Turkish jets shot down a drone over the country’s airspace near Syria on Friday. While the drone’s nationality hasn’t been definitively identified, U.S. officials told Reuters that they believe it is Russian.
Turkish jets have already been scrambled twice to intercept incursions by Russian aircraft into Turkish airspace since Russia’s air campaign in Syria began a little more than two weeks ago. Russia has blamed the incidents on planes being briefly sent off course by bad weather, but Turkey, a member of NATO, suspects they are deliberate. Friday’s incident will further fuel tensions between Ankara, a major backer of the rebels fighting Bashar al-Assad’s government, and Moscow—though obviously the stakes would have been vastly higher if the downed aircraft had been a manned fighter jet like those involved in the earlier incidents.
The incident comes as Russia has actually eased up on its air campaign while Syrian ground forces, with significant troop reinforcements from Iran and Hezbollah, launch a major new ground offensive. That assault is focused on anti-Assad rebels in the west of the country, particularly around Aleppo. Syria’s largest city before the war, Aleppo is the rebels’ most significant urban stronghold. Losing complete control of the city could be close to a death blow to the rebels in western Syria, who have been holding out for years against both Assad’s forces and ISIS—who sometimes seemingly have been cooperating. Until recently, the Syrian military appeared to be on its heels, but the arrival of Russian airpower and Iranian reinforcements has changed the picture significantly. While Russia has justified its involvement in Syria by saying it’s necessary to fight ISIS, the vast majority of its airstrikes, have targeted non-ISIS rebel-held areas in northwest Syria.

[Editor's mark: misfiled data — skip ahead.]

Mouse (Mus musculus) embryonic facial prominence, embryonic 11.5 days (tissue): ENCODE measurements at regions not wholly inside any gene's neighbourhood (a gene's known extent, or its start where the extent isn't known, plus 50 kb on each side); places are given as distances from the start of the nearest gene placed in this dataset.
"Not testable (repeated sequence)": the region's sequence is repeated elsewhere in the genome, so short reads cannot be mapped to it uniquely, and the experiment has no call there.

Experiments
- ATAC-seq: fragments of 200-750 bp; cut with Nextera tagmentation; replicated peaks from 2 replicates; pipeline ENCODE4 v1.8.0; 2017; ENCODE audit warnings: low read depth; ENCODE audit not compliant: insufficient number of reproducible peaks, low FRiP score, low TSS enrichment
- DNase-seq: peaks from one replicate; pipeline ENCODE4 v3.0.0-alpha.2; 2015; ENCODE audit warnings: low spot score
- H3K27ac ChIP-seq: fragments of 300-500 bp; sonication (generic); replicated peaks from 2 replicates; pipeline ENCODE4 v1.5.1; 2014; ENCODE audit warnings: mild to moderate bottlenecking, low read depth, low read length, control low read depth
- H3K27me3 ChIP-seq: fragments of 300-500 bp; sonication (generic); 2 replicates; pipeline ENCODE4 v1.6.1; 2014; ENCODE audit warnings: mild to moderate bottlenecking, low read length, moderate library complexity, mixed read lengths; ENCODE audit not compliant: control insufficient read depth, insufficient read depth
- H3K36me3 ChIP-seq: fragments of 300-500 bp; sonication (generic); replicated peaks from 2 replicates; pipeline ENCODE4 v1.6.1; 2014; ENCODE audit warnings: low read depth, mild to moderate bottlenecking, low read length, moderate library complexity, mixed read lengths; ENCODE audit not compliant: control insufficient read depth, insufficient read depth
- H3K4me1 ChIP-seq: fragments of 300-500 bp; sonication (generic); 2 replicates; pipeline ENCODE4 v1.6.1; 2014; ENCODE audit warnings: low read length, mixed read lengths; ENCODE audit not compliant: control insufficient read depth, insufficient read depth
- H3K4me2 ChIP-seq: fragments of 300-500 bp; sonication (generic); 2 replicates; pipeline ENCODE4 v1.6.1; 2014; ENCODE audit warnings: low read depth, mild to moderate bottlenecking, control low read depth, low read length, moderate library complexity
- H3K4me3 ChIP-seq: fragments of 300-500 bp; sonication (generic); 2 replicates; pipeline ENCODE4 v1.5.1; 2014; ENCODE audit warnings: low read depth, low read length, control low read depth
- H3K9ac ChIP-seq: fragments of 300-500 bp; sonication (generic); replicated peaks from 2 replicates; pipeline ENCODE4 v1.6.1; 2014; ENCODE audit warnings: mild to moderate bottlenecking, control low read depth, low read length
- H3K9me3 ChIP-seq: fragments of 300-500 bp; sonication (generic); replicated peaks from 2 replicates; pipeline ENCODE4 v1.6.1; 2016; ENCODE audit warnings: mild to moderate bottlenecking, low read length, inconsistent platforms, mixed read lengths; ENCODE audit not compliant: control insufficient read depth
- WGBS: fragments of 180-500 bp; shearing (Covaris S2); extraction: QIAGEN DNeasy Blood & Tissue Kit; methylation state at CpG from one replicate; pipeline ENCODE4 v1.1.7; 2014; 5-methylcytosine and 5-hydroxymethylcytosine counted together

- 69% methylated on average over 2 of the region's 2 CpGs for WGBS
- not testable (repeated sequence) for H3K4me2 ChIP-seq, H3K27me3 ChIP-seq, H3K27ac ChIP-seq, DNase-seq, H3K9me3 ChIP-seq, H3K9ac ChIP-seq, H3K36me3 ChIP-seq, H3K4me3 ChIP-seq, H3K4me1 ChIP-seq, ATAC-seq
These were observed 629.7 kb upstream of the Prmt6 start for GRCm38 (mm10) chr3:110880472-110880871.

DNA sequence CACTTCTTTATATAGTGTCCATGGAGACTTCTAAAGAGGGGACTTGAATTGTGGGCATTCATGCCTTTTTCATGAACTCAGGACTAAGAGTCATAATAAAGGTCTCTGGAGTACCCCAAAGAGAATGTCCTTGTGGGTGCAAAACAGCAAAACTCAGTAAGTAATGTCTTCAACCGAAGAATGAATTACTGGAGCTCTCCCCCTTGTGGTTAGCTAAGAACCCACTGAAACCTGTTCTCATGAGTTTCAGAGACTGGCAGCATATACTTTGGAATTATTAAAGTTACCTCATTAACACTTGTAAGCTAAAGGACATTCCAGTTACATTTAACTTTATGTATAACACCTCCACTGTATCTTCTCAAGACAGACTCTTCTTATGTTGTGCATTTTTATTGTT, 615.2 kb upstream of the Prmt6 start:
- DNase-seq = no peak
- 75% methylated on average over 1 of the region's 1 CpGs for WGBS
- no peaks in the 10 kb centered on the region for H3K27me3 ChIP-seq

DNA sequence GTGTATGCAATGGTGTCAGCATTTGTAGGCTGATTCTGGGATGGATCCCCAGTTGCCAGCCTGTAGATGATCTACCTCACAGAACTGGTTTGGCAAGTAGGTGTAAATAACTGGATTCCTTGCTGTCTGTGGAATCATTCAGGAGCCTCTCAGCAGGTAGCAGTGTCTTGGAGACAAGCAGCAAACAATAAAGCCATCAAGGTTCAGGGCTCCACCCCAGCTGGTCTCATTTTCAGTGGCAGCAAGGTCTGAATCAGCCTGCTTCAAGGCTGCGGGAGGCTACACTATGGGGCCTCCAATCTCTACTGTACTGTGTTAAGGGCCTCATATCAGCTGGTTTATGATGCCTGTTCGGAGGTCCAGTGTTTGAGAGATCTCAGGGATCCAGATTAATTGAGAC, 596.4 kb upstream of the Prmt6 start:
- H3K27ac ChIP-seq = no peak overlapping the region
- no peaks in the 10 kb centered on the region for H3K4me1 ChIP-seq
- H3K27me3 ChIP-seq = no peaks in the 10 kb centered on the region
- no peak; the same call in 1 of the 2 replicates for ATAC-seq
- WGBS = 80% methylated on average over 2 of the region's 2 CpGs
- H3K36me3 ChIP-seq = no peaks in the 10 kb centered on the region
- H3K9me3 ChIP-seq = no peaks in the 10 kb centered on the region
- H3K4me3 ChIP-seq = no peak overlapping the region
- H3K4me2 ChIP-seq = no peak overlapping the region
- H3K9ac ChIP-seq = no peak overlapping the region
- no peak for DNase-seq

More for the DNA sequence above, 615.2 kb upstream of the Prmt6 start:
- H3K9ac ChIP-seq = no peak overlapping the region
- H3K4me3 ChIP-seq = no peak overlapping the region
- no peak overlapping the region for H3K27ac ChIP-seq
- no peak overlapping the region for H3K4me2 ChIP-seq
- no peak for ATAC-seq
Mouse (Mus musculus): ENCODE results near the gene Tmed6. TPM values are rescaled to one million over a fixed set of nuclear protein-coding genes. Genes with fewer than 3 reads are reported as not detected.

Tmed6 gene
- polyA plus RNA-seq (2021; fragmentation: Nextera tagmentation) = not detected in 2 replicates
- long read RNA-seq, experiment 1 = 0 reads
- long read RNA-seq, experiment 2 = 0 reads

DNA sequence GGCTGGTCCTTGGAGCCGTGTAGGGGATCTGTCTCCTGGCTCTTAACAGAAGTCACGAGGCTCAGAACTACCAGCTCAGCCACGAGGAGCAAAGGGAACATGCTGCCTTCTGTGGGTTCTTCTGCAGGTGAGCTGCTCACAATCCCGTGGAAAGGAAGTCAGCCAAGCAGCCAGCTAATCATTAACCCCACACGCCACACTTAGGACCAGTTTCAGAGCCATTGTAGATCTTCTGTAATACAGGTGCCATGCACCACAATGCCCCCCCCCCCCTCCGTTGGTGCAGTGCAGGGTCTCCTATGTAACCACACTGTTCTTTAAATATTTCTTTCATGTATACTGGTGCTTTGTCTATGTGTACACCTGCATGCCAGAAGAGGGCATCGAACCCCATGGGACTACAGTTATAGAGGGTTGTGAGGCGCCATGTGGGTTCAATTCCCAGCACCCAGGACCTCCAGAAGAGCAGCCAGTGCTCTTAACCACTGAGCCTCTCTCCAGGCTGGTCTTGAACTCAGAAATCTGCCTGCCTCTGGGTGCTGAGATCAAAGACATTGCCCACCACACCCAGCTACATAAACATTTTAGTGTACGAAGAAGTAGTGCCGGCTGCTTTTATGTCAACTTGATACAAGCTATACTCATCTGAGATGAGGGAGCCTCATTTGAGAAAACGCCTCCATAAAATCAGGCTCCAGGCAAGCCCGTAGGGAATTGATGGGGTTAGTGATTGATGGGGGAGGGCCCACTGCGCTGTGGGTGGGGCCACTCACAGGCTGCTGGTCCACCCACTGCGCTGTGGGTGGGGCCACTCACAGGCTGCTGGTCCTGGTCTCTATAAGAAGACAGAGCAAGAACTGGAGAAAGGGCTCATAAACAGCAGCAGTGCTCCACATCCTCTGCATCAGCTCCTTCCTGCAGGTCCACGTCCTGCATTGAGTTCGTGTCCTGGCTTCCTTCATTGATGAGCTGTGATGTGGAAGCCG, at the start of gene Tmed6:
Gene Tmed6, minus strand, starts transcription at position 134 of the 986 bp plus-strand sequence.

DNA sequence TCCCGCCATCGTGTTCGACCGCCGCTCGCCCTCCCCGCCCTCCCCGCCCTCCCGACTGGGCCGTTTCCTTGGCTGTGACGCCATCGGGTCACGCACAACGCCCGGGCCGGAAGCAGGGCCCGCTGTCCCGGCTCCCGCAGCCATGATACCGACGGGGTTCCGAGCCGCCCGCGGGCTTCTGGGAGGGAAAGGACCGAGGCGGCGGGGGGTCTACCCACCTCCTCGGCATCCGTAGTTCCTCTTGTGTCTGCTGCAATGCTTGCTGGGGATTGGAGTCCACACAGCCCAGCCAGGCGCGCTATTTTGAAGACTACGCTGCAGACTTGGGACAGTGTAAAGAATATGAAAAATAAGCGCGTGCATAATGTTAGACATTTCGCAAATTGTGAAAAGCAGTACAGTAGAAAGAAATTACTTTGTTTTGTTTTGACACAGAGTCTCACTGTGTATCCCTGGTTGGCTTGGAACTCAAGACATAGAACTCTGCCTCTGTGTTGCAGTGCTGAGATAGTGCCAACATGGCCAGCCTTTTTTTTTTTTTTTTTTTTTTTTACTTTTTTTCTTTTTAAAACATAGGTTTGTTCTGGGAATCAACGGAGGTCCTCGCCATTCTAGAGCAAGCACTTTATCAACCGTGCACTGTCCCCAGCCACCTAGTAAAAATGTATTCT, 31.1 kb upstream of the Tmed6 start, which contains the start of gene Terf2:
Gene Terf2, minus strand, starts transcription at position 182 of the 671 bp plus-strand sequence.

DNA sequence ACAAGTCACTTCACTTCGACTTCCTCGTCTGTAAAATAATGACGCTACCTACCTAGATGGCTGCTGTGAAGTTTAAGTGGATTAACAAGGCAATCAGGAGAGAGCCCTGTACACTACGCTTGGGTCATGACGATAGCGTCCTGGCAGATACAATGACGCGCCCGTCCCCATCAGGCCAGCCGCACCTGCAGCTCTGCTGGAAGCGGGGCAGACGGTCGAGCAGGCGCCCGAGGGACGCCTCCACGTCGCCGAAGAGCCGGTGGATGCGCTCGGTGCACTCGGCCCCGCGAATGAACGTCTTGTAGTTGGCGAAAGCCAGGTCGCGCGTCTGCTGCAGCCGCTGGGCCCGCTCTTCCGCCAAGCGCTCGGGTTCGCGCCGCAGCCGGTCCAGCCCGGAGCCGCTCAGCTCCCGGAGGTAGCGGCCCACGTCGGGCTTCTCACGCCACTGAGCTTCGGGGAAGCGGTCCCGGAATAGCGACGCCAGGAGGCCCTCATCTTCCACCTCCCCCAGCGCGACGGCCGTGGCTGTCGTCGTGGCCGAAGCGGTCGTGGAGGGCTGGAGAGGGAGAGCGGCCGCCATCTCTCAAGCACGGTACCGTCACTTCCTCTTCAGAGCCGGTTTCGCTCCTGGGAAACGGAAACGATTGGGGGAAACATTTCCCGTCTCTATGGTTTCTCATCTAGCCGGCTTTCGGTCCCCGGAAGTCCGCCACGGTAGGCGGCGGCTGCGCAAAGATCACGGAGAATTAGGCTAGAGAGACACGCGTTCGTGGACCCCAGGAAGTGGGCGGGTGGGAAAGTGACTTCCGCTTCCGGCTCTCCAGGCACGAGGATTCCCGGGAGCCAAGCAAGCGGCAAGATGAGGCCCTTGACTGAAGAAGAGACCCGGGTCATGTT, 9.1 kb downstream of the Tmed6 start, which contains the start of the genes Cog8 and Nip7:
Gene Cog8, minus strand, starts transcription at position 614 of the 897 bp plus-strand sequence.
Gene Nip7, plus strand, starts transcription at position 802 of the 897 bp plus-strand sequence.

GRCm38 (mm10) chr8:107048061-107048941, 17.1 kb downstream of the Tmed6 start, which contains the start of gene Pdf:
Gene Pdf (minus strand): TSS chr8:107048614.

While the U.S. still nominally supports the anti-Assad rebellion and has heavily criticized Russia’s actions, its own actions are now more heavily focused on eastern Syria, where the government has little control and the fight is primarily between Kurdish forces and ISIS. The new U.S. focus on the east is aimed not at ousting Assad, but rather at steering clear of Russian airstrikes as well as backing a force—the Kurds—which has already proved itself effective in fighting ISIS. A few days after the Obama administration shut down an extremely ineffective program to train anti-ISIS rebels, U.S. planes earlier this week began dropping weapons and ammunition to Kurdish fighters and allied Arab forces far to the east of Russia’s airstrikes. While the administration has played up the involvement of Arab fighters in part to mollify Turkey, which is suspicious of Kurdish ambitions in Syria, other reports suggest that the Kurds got the vast majority of the weapons.
While predicting events in Syria is generally foolish, the war seems to be heading toward a situation in which the main antagonists are the Russian- and Iranian-backed government, U.S.-backed Kurdish forces with nominal Arab participation, and ISIS in the middle. This war may have begun as a rebellion against Assad, but, with events on both fronts looking pretty grim for the original rebels, it’s turning out OK for him.